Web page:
Intellectual property owners are entitled to financial compensation in exchange for granting rights to licensees. As licensing deals grow, it is important to develop monitoring or audit programs to hold licensees accountable.
What is merchandise licensing?
Licensing exists in almost every product category that you see in retail stores. The intellectual property (IP) / Copyright owners and/or distributors (e.g., studios, creators, or brand owners, collectively “IP Owner” or “Licensors”) license out their rights for licensees to use in a wide range of merchandise categories. Well-known entertainment properties such as the Marvel superhero characters are often licensed in typical markets, such as toys, apparel and video games, but can also be found in a variety of other markets, such as food, household and stationary products. Due to the expanding range of product categories and property types, global licensing revenues have reached $262.9 billion in 2016, according to the latest survey published by the Licensing Industry Merchandisers' Association.
Are you owed licensing royalties?
As an IP Owner, you are entitled to financial compensation – also known as minimum guarantees and/or royalty payments – in exchange for granting the rights. These royalty payments are generally calculated based on a percentage of gross or net receipts generated by the sales of the licensed products. Based on our experience, royalty rates could range from 3 to 17 percent in a gross royalty deal (i.e., royalties are earned on gross receipts). The royalty rates could be higher in a net royalty deal (10-50 percent); however, several additional deductions are allowable in the net royalty calculation, which could lead to more errors in licensee reporting.
So, are the royalties you received coming close to your expectation? Maybe not. We often get asked questions such as:
“Are licensees hiding revenues? Are they deliberately miscalculating royalties?”
In our experience, most underpayment of royalties is a result of limited resources and experience at the licensee level. Many small to medium licensees do not have an automated royalty system, and the manual process is prone to errors. In other cases, licensees may have certain royalty systems or software, but such systems are not sophisticated enough to reflect the complicated royalty calculation or unable to adapt to the new distribution models. Potentially due to lack of experience and/or intent, licensees may improperly interpret the licensing agreement to the detriment of the IP owner.
Additionally, as more and more licensing deals are done with foreign licensees, there are additional risks in royalty reporting due to cultural, linguistic and business differences between territories, such as issues in translation and interpretation of the agreement from one language to another.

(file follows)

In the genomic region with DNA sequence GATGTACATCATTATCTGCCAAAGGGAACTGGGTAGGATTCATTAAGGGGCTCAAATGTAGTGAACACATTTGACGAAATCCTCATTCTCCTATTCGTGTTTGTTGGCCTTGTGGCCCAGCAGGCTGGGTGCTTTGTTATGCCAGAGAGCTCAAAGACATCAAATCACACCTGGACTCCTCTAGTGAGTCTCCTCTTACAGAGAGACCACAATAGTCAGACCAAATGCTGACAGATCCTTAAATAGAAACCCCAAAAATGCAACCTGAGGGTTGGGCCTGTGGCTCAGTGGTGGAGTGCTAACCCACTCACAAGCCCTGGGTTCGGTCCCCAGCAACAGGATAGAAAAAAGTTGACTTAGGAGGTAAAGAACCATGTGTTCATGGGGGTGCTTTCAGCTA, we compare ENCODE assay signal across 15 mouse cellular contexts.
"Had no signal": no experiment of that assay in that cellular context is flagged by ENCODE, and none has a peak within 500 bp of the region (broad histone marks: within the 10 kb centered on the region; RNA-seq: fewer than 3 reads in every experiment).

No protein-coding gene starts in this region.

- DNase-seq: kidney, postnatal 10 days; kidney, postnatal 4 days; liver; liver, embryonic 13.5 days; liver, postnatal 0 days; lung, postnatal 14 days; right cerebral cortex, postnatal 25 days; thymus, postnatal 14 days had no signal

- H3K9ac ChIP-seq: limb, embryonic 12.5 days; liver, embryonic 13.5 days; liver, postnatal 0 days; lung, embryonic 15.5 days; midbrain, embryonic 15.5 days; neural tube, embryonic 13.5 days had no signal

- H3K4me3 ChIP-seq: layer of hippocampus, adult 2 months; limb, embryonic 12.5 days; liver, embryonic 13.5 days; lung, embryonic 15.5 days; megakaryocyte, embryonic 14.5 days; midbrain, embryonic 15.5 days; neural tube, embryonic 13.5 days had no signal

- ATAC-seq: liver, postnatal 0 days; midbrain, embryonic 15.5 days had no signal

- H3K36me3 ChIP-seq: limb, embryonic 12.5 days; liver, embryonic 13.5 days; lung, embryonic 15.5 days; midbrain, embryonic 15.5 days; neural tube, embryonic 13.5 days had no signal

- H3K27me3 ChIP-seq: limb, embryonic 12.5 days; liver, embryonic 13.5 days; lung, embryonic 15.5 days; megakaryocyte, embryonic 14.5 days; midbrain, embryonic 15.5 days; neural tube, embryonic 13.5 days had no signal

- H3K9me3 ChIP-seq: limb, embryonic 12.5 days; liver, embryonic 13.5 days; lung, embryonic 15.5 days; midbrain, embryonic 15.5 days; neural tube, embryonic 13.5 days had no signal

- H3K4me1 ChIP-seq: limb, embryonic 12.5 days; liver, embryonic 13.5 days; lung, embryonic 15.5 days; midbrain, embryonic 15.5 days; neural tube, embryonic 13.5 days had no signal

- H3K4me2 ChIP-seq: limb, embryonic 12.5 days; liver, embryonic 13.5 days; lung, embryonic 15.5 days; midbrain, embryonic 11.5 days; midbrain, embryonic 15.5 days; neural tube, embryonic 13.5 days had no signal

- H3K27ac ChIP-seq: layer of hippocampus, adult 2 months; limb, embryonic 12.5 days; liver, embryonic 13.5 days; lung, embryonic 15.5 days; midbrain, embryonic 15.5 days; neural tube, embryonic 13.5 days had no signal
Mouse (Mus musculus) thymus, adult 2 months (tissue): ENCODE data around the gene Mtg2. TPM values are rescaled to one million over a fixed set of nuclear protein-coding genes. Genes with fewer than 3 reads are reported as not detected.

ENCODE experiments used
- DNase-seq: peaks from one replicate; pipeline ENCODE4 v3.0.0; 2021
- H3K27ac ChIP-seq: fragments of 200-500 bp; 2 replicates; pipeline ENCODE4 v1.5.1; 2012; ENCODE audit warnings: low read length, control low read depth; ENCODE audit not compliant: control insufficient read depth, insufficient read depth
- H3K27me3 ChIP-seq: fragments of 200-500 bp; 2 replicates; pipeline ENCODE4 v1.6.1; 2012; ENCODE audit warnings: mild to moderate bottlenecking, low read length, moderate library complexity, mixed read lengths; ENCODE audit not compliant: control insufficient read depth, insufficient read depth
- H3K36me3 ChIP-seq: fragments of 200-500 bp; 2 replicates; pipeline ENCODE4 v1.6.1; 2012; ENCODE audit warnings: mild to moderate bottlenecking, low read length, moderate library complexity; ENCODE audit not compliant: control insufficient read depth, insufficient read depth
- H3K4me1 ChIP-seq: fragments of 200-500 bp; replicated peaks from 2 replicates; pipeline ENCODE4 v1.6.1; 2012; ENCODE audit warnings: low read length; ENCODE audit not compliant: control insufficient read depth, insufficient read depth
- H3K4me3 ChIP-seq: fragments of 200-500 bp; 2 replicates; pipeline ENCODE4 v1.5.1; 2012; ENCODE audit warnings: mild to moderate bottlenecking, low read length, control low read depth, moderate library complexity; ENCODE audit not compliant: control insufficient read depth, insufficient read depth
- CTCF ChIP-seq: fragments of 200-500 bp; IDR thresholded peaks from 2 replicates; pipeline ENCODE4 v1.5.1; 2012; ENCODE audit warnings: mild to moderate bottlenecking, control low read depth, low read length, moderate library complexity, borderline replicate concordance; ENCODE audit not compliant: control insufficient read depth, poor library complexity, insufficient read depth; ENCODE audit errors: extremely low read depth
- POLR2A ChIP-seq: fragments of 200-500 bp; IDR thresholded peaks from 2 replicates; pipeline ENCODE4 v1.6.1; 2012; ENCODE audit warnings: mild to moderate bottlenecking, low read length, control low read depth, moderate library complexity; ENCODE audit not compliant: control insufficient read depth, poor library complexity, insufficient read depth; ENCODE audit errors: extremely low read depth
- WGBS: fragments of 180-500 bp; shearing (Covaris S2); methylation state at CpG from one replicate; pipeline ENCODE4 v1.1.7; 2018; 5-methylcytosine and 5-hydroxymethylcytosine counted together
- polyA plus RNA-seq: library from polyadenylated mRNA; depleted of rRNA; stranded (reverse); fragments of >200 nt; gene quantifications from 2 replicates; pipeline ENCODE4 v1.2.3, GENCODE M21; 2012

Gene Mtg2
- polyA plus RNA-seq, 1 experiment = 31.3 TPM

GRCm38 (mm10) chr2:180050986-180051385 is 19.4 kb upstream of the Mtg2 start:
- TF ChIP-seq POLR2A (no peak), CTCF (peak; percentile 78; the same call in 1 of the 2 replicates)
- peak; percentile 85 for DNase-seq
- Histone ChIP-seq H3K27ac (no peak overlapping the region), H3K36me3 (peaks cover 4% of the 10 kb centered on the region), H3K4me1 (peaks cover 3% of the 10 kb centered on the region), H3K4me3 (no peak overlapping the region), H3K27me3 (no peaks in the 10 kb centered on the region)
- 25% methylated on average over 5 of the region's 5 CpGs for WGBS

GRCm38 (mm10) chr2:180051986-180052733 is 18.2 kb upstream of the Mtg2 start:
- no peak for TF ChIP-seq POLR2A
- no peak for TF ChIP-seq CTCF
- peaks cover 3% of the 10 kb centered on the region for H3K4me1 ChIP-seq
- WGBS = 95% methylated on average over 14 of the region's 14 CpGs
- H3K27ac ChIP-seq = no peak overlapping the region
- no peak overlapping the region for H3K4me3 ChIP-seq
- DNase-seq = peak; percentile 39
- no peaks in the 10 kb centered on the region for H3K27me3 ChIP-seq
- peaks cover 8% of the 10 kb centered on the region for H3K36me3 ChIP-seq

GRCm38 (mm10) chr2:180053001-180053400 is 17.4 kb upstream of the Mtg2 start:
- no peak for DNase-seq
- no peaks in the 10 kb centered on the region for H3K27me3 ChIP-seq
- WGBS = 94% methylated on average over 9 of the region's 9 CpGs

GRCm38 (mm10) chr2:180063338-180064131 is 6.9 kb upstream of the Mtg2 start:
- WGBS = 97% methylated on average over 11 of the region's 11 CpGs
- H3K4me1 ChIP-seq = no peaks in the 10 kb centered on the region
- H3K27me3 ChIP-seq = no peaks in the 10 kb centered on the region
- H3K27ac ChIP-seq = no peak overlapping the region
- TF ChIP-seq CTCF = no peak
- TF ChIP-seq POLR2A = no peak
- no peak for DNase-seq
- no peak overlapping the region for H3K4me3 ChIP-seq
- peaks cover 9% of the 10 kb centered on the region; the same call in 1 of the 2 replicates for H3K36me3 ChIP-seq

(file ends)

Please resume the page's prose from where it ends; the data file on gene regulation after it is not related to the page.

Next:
Potential Findings Related to Merchandising Licensing Audits
Below are some examples of the royalty issues that we at GHJ have encountered when performing licensing audits:
- Anomalies in Data Analysis
Missing certain products, sales channels or territories
Miscoded or duplicated expenses
Excessive revenue reserves or expense allowances
Incorrect exchange rates (in sales and return processing)
Incorrect prices or unusually low prices reported by certain customers
Royalty rates not correctly applied to different categories of sales (e.g., direct distribution vs. sales by agents)
Expenses charged in excess of the contractual cap, or the cap is being charged even though actual expenses are less
Incorrect or excessive charges of fees but no actual distribution effort is spent
Double deduction of expenses or fees in multiple royalty calculations
Late statements and payments
Application of advances or minimum guarantee payments
Verification of proper rights, products, distribution platforms and markets
Statement formula errors
Reconciling variances in revenues or expenses
Inappropriate estimates applied in manufacturing costs, freight costs, etc.
Deduction of royalty payments to third parties
Related party sales and deductions
Allocation in bundle products
Unreported manufacturer rebates or credits
Application of unearned minimum guarantees
Application of tier-based royalty rates
Given the above possible issues with the licensees, it is important for the Licensors to develop monitoring and audit programs. Verifying royalty reporting not only helps Licensors recover unpaid royalties and hold licensees accountable, but also gives Licensors more visibility into licensees’ sales and operations. Therefore, owners of successful IP’s often choose to audit their major licensees at least once in a contract term.
In evaluating whether an audit is warranted, you may consider things such as the earnings pattern, recent changes in licensee reporting or corporate structure, whether royalties are paid in a timely manner and/or whether your account is recouped or near recoupment, to name a few. Also, remember to check your license agreement to see if it contains an audit fee reimbursement clause that obligates the licensee to pay for the audit costs when findings exceed a certain error rate, such as 5 percent for example. If you need help with developing your own monitoring program or evaluating whether an audit is warranted, the GHJ’ Entertainment Practice is experienced in handling these types of issues. Contact us.